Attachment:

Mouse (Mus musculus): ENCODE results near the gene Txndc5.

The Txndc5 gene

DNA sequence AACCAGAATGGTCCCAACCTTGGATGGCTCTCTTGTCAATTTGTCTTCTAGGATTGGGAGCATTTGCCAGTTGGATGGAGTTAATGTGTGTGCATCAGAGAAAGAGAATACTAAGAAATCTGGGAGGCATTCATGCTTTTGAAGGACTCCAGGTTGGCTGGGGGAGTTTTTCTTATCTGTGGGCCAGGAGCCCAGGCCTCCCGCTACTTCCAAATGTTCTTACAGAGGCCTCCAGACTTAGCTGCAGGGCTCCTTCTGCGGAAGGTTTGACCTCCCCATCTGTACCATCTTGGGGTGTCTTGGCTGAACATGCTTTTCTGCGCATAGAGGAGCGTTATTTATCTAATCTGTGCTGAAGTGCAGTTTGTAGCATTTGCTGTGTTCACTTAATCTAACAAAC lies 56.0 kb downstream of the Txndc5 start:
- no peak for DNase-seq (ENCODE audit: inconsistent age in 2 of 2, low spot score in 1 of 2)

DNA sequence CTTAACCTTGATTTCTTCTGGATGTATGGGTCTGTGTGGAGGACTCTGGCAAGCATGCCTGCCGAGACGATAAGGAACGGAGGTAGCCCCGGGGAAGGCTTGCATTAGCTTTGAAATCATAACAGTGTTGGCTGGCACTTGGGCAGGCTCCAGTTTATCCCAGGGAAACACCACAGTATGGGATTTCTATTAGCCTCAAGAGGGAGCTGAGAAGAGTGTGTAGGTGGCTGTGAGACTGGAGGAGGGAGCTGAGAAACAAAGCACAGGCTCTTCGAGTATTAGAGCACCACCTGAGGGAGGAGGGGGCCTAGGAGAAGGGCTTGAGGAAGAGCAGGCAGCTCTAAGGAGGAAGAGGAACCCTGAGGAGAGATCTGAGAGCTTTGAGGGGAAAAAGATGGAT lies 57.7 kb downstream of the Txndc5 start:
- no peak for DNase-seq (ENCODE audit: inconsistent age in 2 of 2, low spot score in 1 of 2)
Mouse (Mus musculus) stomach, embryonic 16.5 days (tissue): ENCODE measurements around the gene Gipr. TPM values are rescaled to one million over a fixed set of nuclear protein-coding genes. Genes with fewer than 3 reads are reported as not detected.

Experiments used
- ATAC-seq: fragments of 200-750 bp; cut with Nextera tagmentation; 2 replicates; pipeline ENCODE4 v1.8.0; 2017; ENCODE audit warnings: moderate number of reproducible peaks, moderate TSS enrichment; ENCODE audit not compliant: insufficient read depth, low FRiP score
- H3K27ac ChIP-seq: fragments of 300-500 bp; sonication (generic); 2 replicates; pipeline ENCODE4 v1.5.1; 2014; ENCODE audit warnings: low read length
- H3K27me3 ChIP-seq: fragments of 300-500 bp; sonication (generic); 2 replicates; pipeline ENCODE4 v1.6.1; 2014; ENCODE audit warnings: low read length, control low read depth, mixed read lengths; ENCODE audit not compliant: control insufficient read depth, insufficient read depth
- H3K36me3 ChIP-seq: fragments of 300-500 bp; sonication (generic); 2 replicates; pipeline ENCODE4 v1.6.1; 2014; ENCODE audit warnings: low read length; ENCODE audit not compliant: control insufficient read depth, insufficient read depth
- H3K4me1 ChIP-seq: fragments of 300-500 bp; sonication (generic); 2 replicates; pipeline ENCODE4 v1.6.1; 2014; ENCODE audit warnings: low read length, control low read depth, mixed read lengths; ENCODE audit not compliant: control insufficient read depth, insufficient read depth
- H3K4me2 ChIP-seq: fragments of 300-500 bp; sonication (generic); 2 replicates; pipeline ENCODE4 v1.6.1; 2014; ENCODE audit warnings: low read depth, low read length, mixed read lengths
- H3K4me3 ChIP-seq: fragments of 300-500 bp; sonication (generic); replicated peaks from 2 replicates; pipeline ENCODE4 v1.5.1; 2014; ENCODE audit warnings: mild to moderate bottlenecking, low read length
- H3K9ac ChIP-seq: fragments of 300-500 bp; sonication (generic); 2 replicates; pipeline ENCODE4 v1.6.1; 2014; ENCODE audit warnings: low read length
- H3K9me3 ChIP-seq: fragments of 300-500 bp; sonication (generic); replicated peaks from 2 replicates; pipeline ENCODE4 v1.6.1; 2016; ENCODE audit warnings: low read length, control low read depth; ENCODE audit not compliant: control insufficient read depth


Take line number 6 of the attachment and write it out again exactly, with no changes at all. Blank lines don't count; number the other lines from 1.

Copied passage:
- no peak for DNase-seq (ENCODE audit: inconsistent age in 2 of 2, low spot score in 1 of 2)